You Can’t Do It | Teen Ink

You Can’t Do It MAG

By Anonymous

     To say I am a walking train wreck is an understatement. You name it, I’ve hurt it: I’ve broken my right wrist; had a break that spiraled down through my right ankle; broken both big toes; jammed almost every finger; partially torn a tendon in my right ankle; wrecked my MCL; fractured my collarbone and broken my right pinky twice. For all my injuries, I have one thing to blame: sports. I’ve played soccer, softball, basketball and baseball, lacrosse and tennis, done cheerleading, and gymnastics, and been on swim, dive and football teams.

My decision to play football came as a result of four little words: You can’t do it. Determined to prove my friends and family wrong, I sought the approval of my father. I failed. According to him, a girl’s job is to cheer from the sidelines as the boys do the hard stuff. But that did not stop me; I knew how to get what I wanted and asked my mother. She agreed. She was the only person who believed in me.

I put on my rib protector, shoulder pads, and helmet feeling nervous about my first practice. After stretching and conditioning, it was time for the “Oakie Drill,” which consists of running at another player and trying not to get annihilated.

“McCarthy and Alexander on the line.” It was my turn. Coach blew the whistle, I held the ball tightly and ran at the best player on the team with all my might. I got destroyed. Practically in tears, I stood up; it was my turn to defend. Coach blew the whistle and the player ran at me. I lowered myself and tried to tackle him.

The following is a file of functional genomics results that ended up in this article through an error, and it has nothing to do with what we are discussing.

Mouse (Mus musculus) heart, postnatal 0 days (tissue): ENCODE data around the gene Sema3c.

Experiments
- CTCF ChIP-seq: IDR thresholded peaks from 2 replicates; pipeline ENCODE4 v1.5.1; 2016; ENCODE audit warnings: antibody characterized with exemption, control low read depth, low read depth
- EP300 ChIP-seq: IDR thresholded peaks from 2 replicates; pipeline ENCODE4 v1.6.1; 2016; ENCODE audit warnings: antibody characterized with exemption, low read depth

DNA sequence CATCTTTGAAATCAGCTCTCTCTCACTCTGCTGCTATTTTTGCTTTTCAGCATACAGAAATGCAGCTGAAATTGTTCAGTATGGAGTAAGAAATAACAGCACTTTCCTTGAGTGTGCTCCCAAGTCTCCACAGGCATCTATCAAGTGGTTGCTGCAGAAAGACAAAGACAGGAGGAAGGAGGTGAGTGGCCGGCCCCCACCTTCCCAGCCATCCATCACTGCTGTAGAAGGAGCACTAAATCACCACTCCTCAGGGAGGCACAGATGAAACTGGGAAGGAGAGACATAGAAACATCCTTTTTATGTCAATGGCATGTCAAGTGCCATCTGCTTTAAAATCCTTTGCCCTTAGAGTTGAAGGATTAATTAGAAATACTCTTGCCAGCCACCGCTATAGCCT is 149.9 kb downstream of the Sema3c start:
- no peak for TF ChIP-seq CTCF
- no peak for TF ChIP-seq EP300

The players yelled as I threw myself on the ball. The players clapped and cheered for me as I came up with the football; my teammates and coaches knew I meant business.

“Nice recovery, McCarthy, except pink socks aren’t allowed on the football field.” I laughed as I handed Coach the ball, ready to try again.

Pre-season flew by and before I knew it, it was the night of our first game. I wore my jersey with pride. Three plays into the game, Coach gave me the call.

“McCarthy, D-end for Donnellan. Calm down and get in there.” I ran out to the defensive huddle.

“Coach wants us in a beagle formation,” I exclaimed.

My teammates laughed, “It’s eagle, Shannon. Ready, break.” Embarrassed, I went to the line and got into my defensive stance. I was going to do this for everyone who said I couldn’t, for the one person who said I could, and for me. The offense hiked the ball and handed it off to the fullback, who came running at me! I hit him as hard as I could and threw myself on the ball.

“Hull ball; recovery on the play by rookie Shannon McCarthy.” I had done it.

My team finished the season with only one loss, but more importantly, I finished the season a better person. I had proved to everyone that football is not just for the guys, that girls can hold their own in the sport. I was the only girl on the team, but that did not stop me from seeking excellence. Unfortunately, that was my only season of football because a softball incident that spring caused the spiraling break down through my ankle.

I still love football and watch the Patriots every Sunday. I’ve inspired a whole group of young girls in my town to play football and there has been at least one on the team every year since I played. Football gave me the opportunity to grow stronger and taught me to get up and keep going regardless of pain. I learned teamwork, respect, and never to give up even when people say, “You can’t do it.”

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